To be clear, while Jerusalem was at the center of the local redistributive networks of the kingdom of Judah, networks that were mostly in the hands of the Palace and Temple’s officials who also profited privately with it, the city was not an international center of trade. By trade, I understand the medium- and long-distance commerce in high-bulk commodities such as grain, oil, and non-precious metals; this is trade that in most cases leaves considerable pottery traits. What Jerusalem did import were luxury items whose traits very often do not survive in the form of broken vessels. Most imported non-ceramic items brought to the city were luxury goods demanded and consumed by the political and religious elite or procured for payment of tribute to Assyria (Hopkins 1996: 137–138; Byrne 2003: 22). The political expansion of the Judaean elite, the king and his family, the king’s officials, and the Temple’s high priests, brought about a concomitant increase in the consumption of luxury items. As indicated above, findings of expensive, low-bulk objects such as wood furniture, shells, and scarabs were concentrated in Jerusalem’s elite quarters, the City of David and Ophel. Therefore, these items, coupled with the absence of imported pottery indicating movements of more bulky commodities, should not be taken as evidence of the city’s ranking in the trade network of the period, but rather as materializations of the demand of the Palace and the Temple for such items. In D.C. Hopkins’ words, “the exchange (…) of preciosities and strategic goods with lofty value to weight ratios (…) did not enhance the rural zone (…) [having] a negligible economic impact outside the palace sector” (Hopkins 1996: 137–138).
It is precisely Jerusalem’s standing as a primary administrative center that can explain the above-referred ostraca with south Arabian names found in the City of David. These ostraca probably constitute the remains of the private archive of Arabian merchants living in Jerusalem. The migration of traders to cities located far away from their home base, known as “trade diasporas” (Curtin 1984), is a well-known phenomenon of antiquity and modern times, and while the best documented cases in ancient times involve the finding of large private archives—as in the case of the Old Assyrian colony in Kanesh, Anatolia—, the majority of the archaeological traits consist only of distinct architectural features such as isolated merchants’ neighborhoods or specific types of buildings (Holladay 2001). An important point for the case of Jerusalem is that trade diasporas do not need to be located on hubs of trade, for merchants follow not only the movements of goods but also the places where businesses are made. Political centers and capital cities outside the main venues of trade would normally be bereft of foreign merchants, but when controlling areas with desired commodities or important trade routes, they would house guilds of traders seeking to strike good deals with other merchants or reassuring the good will of the local government. Jerusalem most likely fell in the latter case, for it is no coincidence that the Arabian merchants were in the city at precisely the time when the Judaean kingdom controlled the northern Negev, the main artery for moving goods from the Hejaz to the Mediterranean ports. The presence of a south Arabian “trade diaspora” in the city was probably aimed at assuring good relations with the Judaean Palace, while at the same time guaranteeing reasonable road tolls and taxes (cf. Holladay 2006: 327).3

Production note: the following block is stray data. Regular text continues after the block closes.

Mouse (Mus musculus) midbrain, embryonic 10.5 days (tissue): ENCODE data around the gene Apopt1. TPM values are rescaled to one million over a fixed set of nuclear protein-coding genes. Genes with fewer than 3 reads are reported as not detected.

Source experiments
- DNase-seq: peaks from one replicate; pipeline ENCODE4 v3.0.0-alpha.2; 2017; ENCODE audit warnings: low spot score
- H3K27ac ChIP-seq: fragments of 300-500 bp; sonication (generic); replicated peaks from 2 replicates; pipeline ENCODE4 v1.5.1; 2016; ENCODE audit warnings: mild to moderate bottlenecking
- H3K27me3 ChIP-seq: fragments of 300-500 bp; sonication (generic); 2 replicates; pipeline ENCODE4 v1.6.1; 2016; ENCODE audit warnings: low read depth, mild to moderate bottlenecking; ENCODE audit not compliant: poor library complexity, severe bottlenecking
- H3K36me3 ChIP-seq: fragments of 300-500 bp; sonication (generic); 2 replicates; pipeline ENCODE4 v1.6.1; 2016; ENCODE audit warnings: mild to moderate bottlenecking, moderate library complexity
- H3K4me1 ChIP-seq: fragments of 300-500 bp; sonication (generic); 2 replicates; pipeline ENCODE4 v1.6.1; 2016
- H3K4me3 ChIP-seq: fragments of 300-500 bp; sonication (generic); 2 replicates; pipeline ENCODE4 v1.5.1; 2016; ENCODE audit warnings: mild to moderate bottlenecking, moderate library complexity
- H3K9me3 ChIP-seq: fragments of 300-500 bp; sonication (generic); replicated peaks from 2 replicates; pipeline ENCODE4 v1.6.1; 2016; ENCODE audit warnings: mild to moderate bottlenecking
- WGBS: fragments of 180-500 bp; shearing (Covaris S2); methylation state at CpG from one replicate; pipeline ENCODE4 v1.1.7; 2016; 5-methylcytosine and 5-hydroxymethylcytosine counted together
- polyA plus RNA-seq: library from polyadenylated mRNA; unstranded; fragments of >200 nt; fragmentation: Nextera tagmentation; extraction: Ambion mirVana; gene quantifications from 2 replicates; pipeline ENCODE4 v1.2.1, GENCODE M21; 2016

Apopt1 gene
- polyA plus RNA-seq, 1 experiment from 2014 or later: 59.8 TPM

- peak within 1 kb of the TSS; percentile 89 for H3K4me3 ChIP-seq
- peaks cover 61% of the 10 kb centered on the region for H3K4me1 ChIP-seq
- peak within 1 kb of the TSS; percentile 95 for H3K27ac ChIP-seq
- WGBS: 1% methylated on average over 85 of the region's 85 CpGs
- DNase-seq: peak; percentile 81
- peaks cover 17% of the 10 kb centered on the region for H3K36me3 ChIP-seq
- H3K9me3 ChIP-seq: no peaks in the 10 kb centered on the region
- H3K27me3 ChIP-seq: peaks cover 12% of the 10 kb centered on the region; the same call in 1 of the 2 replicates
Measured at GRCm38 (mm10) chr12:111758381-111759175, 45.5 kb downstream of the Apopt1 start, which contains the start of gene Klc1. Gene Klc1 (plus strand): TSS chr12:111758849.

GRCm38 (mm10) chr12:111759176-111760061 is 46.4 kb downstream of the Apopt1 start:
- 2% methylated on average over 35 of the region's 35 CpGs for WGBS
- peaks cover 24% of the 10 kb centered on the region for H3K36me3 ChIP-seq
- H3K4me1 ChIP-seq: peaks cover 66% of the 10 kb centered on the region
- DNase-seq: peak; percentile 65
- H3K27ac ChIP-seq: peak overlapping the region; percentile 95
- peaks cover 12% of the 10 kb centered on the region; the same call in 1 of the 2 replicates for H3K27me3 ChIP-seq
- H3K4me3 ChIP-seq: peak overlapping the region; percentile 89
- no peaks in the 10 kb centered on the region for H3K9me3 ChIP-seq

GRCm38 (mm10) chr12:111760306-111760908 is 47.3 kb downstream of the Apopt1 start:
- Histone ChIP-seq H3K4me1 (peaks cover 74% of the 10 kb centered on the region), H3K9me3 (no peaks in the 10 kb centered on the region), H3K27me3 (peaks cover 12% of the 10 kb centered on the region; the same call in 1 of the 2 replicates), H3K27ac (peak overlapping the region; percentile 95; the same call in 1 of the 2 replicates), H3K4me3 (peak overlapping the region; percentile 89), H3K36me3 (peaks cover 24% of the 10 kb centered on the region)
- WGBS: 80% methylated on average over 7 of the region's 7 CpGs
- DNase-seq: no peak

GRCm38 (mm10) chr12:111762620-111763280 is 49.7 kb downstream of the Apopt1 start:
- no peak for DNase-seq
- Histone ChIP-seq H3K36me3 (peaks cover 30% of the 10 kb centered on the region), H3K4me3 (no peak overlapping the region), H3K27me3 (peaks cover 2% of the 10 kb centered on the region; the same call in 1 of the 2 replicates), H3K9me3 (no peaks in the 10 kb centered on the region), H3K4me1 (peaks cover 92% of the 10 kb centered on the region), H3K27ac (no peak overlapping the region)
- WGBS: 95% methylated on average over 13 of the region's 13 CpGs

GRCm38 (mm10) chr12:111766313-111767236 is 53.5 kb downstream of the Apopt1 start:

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1 This discussion touches one important methodological issue that is central to our understanding of the interregional contacts of Jerusalem in the Late Iron period. One should bear in mind, for example, that the ostraca with south Arabian names were found in the peripheral quarters of the city, which strongly suggests that the picture we get from the pottery assemblage is partial at best. There is no doubt that this pattern should be attributed to the fact that excavations only reached parts of the oldest part of the city (City of David) and, more importantly, did not reach—except probably for the Ophel area—the core of the official quarter of Jerusalem in the Late Iron Age, the Temple Mount, where the royal palace and temple were very likely located. More research in areas inside the Iron Age city walls is needed to shed more light on this question.
2 Faust downplays the large percentage of coastal and Edomite pottery types found in Beersheba because they were mostly locally manufactured (Faust 2006: 52). But the point is precisely that: the people living in the northern Negev were evidently copying and adopting for themselves the forms and decorations of non-Judaean pottery. Although unfortunately detailed statistics are missing, the Edomite pottery constitutes a considerable proportion in the material assemblages of sites such as Tel Malhata and Horvat Qitmit. As I have argued elsewhere, the distribution of Edomite ceramics in the Negev reflects the “invisible” trade in Arabian aromatics transported by the autochthonous pastoral societies. Most of the Edomite pottery types found in Negev sites were manufactured in those same sites, except for the cooking pots, which were imported from Edom (Tebes 2006).
3 Shiloh (1987: 17) raised the possibility that the south Arabian population living in Jerusalem was somehow related with the Arab tribes deported to Samaria by Sargon II. Although this is possible, the Assyrian sources only mention explicitly northern Arabian people being settled in Samaria (ANET 287; ARAB, II §17). Moreover, as Shiloh himself showed, findings of south Arabian inscriptions are not restricted to Jerusalem: they were discovered also at Bethel, Tell Jemmeh, and Tell el-Kheleifeh (Shiloh 1987:14–16), the latter two doubtlessly related to the trade of the south Arabian incense.